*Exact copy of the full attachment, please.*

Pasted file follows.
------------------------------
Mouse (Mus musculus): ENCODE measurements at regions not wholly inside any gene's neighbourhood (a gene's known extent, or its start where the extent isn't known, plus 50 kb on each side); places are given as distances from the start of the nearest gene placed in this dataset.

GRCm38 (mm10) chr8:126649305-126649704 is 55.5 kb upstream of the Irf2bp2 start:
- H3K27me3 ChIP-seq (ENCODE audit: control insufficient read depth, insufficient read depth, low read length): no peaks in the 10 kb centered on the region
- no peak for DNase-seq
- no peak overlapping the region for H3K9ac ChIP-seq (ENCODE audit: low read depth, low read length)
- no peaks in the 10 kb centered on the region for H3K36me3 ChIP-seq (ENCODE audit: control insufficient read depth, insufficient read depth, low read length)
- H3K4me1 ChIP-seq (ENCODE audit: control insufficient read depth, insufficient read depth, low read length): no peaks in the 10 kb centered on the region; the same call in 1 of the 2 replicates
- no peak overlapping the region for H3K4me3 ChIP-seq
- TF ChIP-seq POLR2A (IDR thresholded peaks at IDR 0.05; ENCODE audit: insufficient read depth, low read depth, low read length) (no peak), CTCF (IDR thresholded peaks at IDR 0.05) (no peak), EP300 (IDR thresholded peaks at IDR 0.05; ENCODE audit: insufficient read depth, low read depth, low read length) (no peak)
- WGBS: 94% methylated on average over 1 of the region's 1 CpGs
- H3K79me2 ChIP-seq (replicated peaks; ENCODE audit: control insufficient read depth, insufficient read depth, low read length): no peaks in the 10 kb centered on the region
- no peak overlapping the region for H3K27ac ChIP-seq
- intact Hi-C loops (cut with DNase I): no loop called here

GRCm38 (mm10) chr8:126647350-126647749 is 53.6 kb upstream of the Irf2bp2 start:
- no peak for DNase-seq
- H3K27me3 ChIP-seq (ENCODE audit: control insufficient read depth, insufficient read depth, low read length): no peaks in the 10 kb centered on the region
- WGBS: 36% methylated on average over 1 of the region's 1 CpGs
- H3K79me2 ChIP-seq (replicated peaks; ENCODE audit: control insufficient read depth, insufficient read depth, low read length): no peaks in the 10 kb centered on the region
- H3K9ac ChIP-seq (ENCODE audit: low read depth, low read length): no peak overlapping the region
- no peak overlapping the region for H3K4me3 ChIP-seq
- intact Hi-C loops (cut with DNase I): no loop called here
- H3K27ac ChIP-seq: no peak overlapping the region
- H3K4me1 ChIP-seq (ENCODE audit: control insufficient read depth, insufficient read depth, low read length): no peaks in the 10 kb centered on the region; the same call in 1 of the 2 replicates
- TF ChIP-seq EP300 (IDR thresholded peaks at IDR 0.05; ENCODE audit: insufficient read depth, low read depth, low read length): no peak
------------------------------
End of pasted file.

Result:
Mouse (Mus musculus): ENCODE measurements at regions not wholly inside any gene's neighbourhood (a gene's known extent, or its start where the extent isn't known, plus 50 kb on each side); places are given as distances from the start of the nearest gene placed in this dataset.

GRCm38 (mm10) chr8:126649305-126649704 is 55.5 kb upstream of the Irf2bp2 start:
- H3K27me3 ChIP-seq (ENCODE audit: control insufficient read depth, insufficient read depth, low read length): no peaks in the 10 kb centered on the region
- no peak for DNase-seq
- no peak overlapping the region for H3K9ac ChIP-seq (ENCODE audit: low read depth, low read length)
- no peaks in the 10 kb centered on the region for H3K36me3 ChIP-seq (ENCODE audit: control insufficient read depth, insufficient read depth, low read length)
- H3K4me1 ChIP-seq (ENCODE audit: control insufficient read depth, insufficient read depth, low read length): no peaks in the 10 kb centered on the region; the same call in 1 of the 2 replicates
- no peak overlapping the region for H3K4me3 ChIP-seq
- TF ChIP-seq POLR2A (IDR thresholded peaks at IDR 0.05; ENCODE audit: insufficient read depth, low read depth, low read length) (no peak), CTCF (IDR thresholded peaks at IDR 0.05) (no peak), EP300 (IDR thresholded peaks at IDR 0.05; ENCODE audit: insufficient read depth, low read depth, low read length) (no peak)
- WGBS: 94% methylated on average over 1 of the region's 1 CpGs
- H3K79me2 ChIP-seq (replicated peaks; ENCODE audit: control insufficient read depth, insufficient read depth, low read length): no peaks in the 10 kb centered on the region
- no peak overlapping the region for H3K27ac ChIP-seq
- intact Hi-C loops (cut with DNase I): no loop called here

GRCm38 (mm10) chr8:126647350-126647749 is 53.6 kb upstream of the Irf2bp2 start:
- no peak for DNase-seq
- H3K27me3 ChIP-seq (ENCODE audit: control insufficient read depth, insufficient read depth, low read length): no peaks in the 10 kb centered on the region
- WGBS: 36% methylated on average over 1 of the region's 1 CpGs
- H3K79me2 ChIP-seq (replicated peaks; ENCODE audit: control insufficient read depth, insufficient read depth, low read length): no peaks in the 10 kb centered on the region
- H3K9ac ChIP-seq (ENCODE audit: low read depth, low read length): no peak overlapping the region
- no peak overlapping the region for H3K4me3 ChIP-seq
- intact Hi-C loops (cut with DNase I): no loop called here
- H3K27ac ChIP-seq: no peak overlapping the region
- H3K4me1 ChIP-seq (ENCODE audit: control insufficient read depth, insufficient read depth, low read length): no peaks in the 10 kb centered on the region; the same call in 1 of the 2 replicates
- TF ChIP-seq EP300 (IDR thresholded peaks at IDR 0.05; ENCODE audit: insufficient read depth, low read depth, low read length): no peak